Bedsores, also called pressure sores or pressure ulcers, are areas of damaged skin and tissue that develop when sustained pressure cuts off circulation to vulnerable parts of your body, especially the skin on your buttocks, hips and heels. Without adequate blood flow, the affected tissue dies. Bedsores can develop quickly, progress rapidly and are often difficult to heal.
If you use a wheelchair, you’re most likely to develop a pressure sore on:
- Your tailbone or buttocks
- Your shoulder blades and spine
- The backs of your arms and legs where they rest against the chair
When you’re bed-bound, pressure sores can occur in any of these areas:
- The back or sides of your head
- The rims of your ears
- Your shoulders or shoulder blades
- Your hipbones, lower back or tailbone
- The backs or sides of your knees, heels, ankles and toes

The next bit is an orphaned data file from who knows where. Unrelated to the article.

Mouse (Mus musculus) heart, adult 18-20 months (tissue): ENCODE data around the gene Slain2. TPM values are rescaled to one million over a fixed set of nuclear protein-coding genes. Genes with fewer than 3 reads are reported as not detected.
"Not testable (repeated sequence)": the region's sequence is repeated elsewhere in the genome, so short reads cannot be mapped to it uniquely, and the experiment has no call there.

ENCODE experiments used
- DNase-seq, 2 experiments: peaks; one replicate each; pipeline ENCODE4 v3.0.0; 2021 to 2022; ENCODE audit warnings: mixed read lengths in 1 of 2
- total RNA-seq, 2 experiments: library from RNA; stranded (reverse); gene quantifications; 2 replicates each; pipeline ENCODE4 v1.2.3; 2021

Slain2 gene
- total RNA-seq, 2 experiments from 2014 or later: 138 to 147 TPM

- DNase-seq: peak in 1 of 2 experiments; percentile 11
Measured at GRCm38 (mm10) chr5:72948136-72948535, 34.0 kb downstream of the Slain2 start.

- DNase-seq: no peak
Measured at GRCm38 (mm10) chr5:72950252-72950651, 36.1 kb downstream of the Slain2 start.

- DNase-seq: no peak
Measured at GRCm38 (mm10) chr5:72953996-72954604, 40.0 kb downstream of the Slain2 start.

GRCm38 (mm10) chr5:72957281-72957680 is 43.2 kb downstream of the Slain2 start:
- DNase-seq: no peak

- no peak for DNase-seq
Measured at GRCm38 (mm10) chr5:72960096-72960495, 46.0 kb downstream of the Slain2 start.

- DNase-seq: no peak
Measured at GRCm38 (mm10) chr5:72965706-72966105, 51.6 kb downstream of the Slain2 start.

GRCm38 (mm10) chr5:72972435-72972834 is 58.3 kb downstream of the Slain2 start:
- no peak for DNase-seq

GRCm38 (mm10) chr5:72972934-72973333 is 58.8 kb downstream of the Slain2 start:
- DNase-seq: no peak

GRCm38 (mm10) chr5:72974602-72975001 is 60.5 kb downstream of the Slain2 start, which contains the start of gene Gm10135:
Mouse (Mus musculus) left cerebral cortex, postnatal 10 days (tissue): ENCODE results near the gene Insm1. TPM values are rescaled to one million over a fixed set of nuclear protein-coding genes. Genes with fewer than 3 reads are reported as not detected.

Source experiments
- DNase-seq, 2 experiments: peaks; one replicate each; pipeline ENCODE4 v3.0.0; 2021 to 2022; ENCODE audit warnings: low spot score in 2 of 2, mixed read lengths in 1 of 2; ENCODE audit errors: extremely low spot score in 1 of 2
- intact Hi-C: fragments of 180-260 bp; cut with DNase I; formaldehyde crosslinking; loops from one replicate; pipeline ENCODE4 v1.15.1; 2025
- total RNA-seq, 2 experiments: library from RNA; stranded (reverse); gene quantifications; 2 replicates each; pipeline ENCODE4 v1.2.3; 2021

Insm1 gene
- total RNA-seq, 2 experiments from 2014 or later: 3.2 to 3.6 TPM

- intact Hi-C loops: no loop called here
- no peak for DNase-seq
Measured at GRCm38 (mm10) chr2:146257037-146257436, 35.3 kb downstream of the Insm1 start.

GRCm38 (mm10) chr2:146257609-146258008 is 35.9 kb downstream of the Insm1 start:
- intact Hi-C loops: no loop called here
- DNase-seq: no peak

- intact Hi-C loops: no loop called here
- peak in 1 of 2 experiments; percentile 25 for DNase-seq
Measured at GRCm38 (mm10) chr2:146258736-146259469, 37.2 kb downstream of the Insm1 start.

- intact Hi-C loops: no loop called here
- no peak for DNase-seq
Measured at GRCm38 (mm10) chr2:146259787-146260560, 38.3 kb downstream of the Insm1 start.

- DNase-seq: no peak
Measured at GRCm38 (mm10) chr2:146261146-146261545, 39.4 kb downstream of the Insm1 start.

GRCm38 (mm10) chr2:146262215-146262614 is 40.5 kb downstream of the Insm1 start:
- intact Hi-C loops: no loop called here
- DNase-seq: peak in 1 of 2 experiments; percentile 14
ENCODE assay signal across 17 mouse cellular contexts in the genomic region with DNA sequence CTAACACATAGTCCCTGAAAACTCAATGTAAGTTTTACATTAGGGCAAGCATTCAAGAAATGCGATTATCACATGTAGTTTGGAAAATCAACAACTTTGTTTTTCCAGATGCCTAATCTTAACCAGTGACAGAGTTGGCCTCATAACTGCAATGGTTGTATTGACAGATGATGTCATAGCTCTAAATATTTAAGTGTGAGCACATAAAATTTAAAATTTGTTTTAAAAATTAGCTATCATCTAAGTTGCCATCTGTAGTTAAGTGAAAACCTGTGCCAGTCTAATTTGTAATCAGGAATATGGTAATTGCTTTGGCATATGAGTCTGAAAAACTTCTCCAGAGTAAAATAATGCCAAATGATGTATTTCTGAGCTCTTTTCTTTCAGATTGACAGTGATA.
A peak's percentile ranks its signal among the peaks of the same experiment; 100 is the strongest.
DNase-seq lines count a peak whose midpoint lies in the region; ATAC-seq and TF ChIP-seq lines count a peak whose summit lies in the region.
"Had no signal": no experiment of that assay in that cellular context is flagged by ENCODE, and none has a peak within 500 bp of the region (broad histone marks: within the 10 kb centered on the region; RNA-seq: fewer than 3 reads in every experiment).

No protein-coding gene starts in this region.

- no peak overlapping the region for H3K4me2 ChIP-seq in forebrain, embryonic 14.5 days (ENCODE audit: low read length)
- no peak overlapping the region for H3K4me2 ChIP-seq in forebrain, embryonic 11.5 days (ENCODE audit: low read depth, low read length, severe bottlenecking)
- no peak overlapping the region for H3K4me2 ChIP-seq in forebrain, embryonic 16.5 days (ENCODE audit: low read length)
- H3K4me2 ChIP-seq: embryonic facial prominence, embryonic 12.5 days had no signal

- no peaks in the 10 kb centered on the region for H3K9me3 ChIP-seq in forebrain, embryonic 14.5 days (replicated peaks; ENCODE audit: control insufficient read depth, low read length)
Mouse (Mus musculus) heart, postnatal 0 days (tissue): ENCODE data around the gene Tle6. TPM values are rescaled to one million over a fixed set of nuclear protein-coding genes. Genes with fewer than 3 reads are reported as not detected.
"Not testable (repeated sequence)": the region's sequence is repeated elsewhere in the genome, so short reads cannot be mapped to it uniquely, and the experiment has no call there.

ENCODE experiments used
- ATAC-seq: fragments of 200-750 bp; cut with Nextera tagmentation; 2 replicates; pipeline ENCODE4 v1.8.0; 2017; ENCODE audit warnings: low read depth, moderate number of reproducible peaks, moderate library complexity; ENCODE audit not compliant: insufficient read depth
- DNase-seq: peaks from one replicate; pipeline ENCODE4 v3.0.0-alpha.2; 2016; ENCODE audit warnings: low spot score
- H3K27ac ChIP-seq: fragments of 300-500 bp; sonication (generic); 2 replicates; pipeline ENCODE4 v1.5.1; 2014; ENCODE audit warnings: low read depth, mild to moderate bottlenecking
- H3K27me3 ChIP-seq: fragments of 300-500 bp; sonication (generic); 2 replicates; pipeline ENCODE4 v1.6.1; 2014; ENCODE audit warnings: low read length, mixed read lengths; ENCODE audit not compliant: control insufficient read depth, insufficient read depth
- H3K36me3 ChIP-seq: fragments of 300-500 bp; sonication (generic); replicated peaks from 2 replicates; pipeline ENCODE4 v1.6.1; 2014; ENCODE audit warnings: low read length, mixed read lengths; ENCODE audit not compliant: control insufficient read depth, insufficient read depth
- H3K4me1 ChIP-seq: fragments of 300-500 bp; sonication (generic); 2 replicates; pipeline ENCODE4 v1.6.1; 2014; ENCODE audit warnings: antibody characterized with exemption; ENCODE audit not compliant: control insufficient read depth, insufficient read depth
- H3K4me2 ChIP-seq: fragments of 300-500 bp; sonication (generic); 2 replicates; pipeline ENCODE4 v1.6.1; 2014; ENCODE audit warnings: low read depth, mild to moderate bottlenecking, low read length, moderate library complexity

Bedsores symptoms fall into one of four stages based on their severity.
- Stage I. A pressure sore begins as a persistent area of red skin that may itch or hurt and feel warm and spongy or firm to the touch. In blacks, Hispanics and other people with darker skin, the mark may appear to have a blue or purple cast, or look flaky or ashen. Stage I wounds are superficial and go away shortly after the pressure is relieved.
- Stage II. At this stage, some skin loss has already occurred — either in the outermost layer of skin (the epidermis), the skin’s deeper layer (the dermis), or in both. The wound is now an open sore that looks like a blister or an abrasion, and the surrounding tissues may show red or purple discoloration.
- Stage III. By the time a pressure ulcer reaches this stage, the damage has extended to the tissue below the skin, creating a deep, crater-like wound.
- Stage IV. This is the most serious and advanced stage. A large-scale loss of skin occurs, along with damage to underlying muscle, bone, and even supporting structures such as tendons and joints.
If you’ve been immobilized, bedsores can be caused by: